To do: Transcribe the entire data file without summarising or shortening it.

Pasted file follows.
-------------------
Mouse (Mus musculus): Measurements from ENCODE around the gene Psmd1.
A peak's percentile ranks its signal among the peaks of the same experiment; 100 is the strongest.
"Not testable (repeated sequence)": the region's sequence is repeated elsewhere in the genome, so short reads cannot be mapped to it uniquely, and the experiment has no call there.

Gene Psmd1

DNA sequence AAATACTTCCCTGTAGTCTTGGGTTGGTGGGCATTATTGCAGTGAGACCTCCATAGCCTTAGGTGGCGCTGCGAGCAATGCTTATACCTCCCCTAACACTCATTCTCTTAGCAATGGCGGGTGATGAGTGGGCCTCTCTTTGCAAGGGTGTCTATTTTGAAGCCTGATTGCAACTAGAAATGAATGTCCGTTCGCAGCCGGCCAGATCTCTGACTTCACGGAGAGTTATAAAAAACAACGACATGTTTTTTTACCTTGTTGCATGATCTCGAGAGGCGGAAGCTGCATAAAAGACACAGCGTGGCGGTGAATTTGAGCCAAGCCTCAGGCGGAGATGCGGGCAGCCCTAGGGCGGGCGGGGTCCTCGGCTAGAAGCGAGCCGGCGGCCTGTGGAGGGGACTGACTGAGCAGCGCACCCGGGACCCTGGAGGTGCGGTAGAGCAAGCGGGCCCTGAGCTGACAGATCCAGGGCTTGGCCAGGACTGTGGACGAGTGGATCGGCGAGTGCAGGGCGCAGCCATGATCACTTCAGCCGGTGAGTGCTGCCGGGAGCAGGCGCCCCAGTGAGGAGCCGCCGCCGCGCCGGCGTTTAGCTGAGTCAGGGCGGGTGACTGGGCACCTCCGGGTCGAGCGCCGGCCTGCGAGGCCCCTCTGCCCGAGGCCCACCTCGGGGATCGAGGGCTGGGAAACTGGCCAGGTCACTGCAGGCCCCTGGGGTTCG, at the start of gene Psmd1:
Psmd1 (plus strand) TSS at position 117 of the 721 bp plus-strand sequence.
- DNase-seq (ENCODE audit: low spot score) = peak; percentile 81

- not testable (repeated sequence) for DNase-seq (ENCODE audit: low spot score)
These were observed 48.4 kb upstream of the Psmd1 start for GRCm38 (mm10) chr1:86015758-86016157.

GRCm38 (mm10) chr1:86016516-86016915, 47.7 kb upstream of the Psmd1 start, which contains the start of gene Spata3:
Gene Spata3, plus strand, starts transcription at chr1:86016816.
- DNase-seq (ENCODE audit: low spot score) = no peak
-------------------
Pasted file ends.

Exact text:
Mouse (Mus musculus): Measurements from ENCODE around the gene Psmd1.
A peak's percentile ranks its signal among the peaks of the same experiment; 100 is the strongest.
"Not testable (repeated sequence)": the region's sequence is repeated elsewhere in the genome, so short reads cannot be mapped to it uniquely, and the experiment has no call there.

Gene Psmd1

DNA sequence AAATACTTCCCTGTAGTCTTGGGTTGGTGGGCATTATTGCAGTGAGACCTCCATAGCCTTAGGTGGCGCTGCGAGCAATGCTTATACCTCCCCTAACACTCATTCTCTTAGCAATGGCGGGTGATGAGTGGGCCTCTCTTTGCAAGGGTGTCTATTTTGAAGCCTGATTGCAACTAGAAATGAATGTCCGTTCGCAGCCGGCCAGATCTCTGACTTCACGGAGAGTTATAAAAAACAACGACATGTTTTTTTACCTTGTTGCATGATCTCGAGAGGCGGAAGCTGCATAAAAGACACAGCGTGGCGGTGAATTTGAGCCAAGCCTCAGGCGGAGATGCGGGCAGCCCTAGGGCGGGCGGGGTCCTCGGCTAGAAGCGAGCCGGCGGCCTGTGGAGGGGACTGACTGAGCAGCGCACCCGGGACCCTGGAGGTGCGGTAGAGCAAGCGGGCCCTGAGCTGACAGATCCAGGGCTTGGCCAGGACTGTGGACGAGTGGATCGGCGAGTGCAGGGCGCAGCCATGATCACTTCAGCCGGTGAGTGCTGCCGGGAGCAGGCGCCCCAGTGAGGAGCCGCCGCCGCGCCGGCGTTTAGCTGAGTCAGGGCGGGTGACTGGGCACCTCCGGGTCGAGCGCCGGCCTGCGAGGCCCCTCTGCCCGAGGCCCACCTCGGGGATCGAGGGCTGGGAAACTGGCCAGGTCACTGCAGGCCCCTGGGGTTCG, at the start of gene Psmd1:
Psmd1 (plus strand) TSS at position 117 of the 721 bp plus-strand sequence.
- DNase-seq (ENCODE audit: low spot score) = peak; percentile 81

- not testable (repeated sequence) for DNase-seq (ENCODE audit: low spot score)
These were observed 48.4 kb upstream of the Psmd1 start for GRCm38 (mm10) chr1:86015758-86016157.

GRCm38 (mm10) chr1:86016516-86016915, 47.7 kb upstream of the Psmd1 start, which contains the start of gene Spata3:
Gene Spata3, plus strand, starts transcription at chr1:86016816.
- DNase-seq (ENCODE audit: low spot score) = no peak